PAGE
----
Funding agreed for cutting-edge high-speed rail facility in Leeds, UK

Posted: 10 July 2019 | | No comments yet

The UK government is to contribute £11 million to create the Institute for High Speed Rail and System Integration (IHSRSI) at the University of Leeds – a world-class high-speed rail research facility which is hoped will revolutionise the way new railway systems are invented, developed and brought into service.

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Artist’s impression of the Institute of High Speed Rail and System Integration (plans will be subject to detailed planning approval) Credit: Atkins Architects, artist’s impression

To be located next to the Leeds City Region Enterprise Zone, and to become fully operational in 2021, the Institute will be part of an ambitious plan involving local authorities and businesses to position the City Region as a UK centre for rail engineering which will generate jobs and inward investment.

Cutting-edge facilities

At the heart of the Leeds’ Institute will be the capability to investigate rail systems as an integrated whole: measuring how train, track, power systems and signals interact as a unified system.

The cutting-edge facilities will result in research that will transform transport systems not only in the UK but across the world.

The government has contributed £11 million towards the capital costs of the project. A further £40 million has come from the University and rail industry partners, adding to £13 million from the Leeds City Region Local Enterprise Partnership Growth Deal.

high-speed rail

Professor Peter Woodward, Head of the Institute for High Speed Rail and System Integration (IHSRSI). Credit: University of Leeds

Professor Peter Woodward, Head of the IHSRSI, said: “The Institute will revolutionise the testing, commissioning and building of new trains, rail infrastructure and systems, both in the UK and overseas. The test facilities will place the Leeds City Region as a global leader in high-speed railway technology development, significantly enhancing the UK’s ability to develop, test and certify new railway technologies for the commercial export market.”

Peter continued: “The capabilities of the test facilities are of global significance and I’m very grateful for the significant support we have received from all the companies and organisations that have helped us over the last two years. It’s a great time to be in rail, and with the new capability that the Institute represents, the UK’s railway future is looking very bright both for industry and for passengers.”

At the heart of the IHSRSI will be three cutting-edge test facilities: a rig to accurately test rail vehicle performance under real-world conditions, an open-field test facility to simulate the forces on track, ballast and support structures, such as embankments, for both conventional and high-speed trains up to 400km/h, and a System Integration and Innovation Centre to allow investigations to be conducted into digital signalling, power systems and electro-magnetic interference.

Sir Peter Hendy CBE, Chair of Network Rail, said: “This new testing facility will be one of the most advanced in the world and will revolutionise the UK’s approach to high-speed rail system design and implementation. Not only will it reduce the number of issues we see on the operational railway, it will help to bring economic growth and jobs to the area for many years to come. Network Rail is keen to support this bold initiative by the University of Leeds.”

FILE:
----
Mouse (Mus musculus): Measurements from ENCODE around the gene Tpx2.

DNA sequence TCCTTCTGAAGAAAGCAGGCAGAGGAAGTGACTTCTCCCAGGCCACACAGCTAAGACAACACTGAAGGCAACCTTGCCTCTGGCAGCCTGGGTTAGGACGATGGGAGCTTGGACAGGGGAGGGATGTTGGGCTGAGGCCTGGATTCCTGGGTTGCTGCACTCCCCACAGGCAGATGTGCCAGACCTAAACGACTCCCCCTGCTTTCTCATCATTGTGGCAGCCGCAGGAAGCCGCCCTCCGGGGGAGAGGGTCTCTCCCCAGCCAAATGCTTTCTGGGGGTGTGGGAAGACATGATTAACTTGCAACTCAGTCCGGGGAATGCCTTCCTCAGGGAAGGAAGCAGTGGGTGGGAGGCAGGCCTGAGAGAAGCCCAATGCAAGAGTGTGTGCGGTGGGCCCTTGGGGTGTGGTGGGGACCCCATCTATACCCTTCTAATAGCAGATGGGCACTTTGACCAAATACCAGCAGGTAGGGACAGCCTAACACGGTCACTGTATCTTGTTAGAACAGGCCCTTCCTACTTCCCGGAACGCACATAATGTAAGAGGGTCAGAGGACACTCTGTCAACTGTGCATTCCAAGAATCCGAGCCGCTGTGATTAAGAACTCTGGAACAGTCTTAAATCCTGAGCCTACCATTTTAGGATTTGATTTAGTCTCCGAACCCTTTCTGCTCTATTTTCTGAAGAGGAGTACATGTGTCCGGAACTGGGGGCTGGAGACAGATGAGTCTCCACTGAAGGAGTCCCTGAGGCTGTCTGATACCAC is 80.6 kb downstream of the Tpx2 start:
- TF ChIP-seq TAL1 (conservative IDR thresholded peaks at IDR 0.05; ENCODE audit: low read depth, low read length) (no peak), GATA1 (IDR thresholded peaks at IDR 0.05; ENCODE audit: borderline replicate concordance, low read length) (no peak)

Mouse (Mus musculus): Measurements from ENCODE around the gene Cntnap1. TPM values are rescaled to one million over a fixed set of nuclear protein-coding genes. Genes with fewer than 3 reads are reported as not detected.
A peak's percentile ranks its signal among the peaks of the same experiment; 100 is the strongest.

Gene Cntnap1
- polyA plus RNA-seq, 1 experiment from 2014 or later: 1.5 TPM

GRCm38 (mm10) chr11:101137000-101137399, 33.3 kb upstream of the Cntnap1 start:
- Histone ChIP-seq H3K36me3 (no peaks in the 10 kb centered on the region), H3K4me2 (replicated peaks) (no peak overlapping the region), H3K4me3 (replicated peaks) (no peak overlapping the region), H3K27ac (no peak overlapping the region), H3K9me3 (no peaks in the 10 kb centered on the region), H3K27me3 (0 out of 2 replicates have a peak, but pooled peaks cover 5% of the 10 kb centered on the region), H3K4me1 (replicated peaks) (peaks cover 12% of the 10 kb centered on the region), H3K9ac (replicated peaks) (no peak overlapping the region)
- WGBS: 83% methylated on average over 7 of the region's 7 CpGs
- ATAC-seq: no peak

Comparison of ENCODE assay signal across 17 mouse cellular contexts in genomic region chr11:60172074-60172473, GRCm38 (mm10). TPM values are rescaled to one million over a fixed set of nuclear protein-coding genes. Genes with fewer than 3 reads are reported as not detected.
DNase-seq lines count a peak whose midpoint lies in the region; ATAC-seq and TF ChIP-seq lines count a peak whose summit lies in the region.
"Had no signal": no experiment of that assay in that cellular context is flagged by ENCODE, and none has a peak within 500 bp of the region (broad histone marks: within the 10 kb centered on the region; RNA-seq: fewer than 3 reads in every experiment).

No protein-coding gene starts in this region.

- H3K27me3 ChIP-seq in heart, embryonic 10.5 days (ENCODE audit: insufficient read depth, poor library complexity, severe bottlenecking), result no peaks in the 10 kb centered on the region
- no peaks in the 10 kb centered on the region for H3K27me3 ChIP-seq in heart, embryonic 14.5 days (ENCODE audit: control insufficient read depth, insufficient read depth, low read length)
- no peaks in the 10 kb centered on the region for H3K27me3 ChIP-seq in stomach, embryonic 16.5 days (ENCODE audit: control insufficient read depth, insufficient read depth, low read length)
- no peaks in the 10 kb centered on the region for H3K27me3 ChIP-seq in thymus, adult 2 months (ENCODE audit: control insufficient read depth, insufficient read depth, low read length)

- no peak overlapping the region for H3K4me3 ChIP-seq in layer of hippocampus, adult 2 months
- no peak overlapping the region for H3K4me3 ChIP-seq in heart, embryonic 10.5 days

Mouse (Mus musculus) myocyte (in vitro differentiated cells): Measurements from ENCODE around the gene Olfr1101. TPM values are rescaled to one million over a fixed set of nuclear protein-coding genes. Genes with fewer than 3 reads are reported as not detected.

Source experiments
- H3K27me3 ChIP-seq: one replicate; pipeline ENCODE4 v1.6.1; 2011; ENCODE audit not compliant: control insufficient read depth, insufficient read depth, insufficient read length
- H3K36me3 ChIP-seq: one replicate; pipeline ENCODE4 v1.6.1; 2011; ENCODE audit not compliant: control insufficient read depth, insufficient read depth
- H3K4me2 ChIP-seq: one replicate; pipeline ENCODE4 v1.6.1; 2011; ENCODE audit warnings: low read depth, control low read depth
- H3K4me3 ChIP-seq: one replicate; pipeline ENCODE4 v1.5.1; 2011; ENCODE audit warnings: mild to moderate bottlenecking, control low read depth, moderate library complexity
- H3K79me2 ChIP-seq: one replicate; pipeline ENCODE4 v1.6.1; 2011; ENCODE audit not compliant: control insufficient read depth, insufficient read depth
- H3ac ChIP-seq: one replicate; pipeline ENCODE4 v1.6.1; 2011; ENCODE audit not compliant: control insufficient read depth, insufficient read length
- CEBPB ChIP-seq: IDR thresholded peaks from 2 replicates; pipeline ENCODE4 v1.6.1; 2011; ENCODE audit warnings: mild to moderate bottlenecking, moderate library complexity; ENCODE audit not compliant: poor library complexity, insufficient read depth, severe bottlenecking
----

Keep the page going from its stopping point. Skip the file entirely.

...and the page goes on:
Jake Berry, Minister for the Northern Powerhouse and Local Growth, said: “Improving transport for people across the North remains our priority so it is fitting that the research facilities at the University of Leeds’ IHSRSI, when developed, will revolutionise the transport system and benefit passengers by ensuring it is fit for the 21st century and beyond.”

The government’s support to the Leeds Institute has been allocated from the UK Research Partnership and Investment Fund (UKRPIF), administered by Research England to develop facilities that enable world-class research. Every £1 invested by the government requires double-match funding from non-public sources such as business or charities.

Professor Lisa Roberts, Deputy Vice-Chancellor: Research and Innovation at the University of Leeds, said: “The real power of the Institute is that it has been designed with the rail industry, to help it address some of its big research questions. Working together with industry we will play a big role in future rail innovation. If you look at the government’s Industrial Strategy, never before has it been so important for universities to work with business and industry and the UKRPIF scheme is truly catalysing those collaborations.” 

Rail industry reaction

Mark Thurston, CEO of HS2 Ltd, said: “The government’s commitment to deliver this final piece of funding for the IHSRSI is a further sign of confidence in the economic benefits and boost to jobs and skills that high-speed rail is delivering, not just for Leeds and the North of England, but for the UK as a whole. HS2 will operate between London and Birmingham in 2026, extending to Leeds in 2033, and this world-class rail research facility will be integral to the long-term success of high-speed rail in Britain.”

Robert Davies, High Speed Train Bid Director at Bombardier Transportation, said: “The IHSRSI will be a very significant addition to the UK’s rail capability, and we are already engaging with the institute on how we can use the facilities it will offer for the trains that we design and build in Britain.”

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